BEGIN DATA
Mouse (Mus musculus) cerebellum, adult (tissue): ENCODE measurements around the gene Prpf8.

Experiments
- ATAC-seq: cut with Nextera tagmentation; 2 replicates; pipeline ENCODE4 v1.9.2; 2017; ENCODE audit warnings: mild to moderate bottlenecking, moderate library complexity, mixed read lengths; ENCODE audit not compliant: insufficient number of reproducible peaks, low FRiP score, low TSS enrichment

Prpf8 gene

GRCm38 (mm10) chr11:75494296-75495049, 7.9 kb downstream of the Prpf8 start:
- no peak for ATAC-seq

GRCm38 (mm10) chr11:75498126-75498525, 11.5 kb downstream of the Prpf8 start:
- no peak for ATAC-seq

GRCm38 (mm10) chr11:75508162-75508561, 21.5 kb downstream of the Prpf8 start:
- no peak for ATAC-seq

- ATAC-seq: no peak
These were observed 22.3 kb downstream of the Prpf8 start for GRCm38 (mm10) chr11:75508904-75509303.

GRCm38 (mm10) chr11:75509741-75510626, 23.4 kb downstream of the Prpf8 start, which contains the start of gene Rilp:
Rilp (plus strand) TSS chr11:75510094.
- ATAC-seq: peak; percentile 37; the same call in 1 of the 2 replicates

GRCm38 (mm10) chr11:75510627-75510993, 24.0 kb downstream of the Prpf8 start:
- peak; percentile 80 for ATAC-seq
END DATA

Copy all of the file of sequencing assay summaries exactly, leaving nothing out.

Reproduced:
Mouse (Mus musculus) cerebellum, adult (tissue): ENCODE measurements around the gene Prpf8.

Experiments
- ATAC-seq: cut with Nextera tagmentation; 2 replicates; pipeline ENCODE4 v1.9.2; 2017; ENCODE audit warnings: mild to moderate bottlenecking, moderate library complexity, mixed read lengths; ENCODE audit not compliant: insufficient number of reproducible peaks, low FRiP score, low TSS enrichment

Prpf8 gene

GRCm38 (mm10) chr11:75494296-75495049, 7.9 kb downstream of the Prpf8 start:
- no peak for ATAC-seq

GRCm38 (mm10) chr11:75498126-75498525, 11.5 kb downstream of the Prpf8 start:
- no peak for ATAC-seq

GRCm38 (mm10) chr11:75508162-75508561, 21.5 kb downstream of the Prpf8 start:
- no peak for ATAC-seq

- ATAC-seq: no peak
These were observed 22.3 kb downstream of the Prpf8 start for GRCm38 (mm10) chr11:75508904-75509303.

GRCm38 (mm10) chr11:75509741-75510626, 23.4 kb downstream of the Prpf8 start, which contains the start of gene Rilp:
Rilp (plus strand) TSS chr11:75510094.
- ATAC-seq: peak; percentile 37; the same call in 1 of the 2 replicates

GRCm38 (mm10) chr11:75510627-75510993, 24.0 kb downstream of the Prpf8 start:
- peak; percentile 80 for ATAC-seq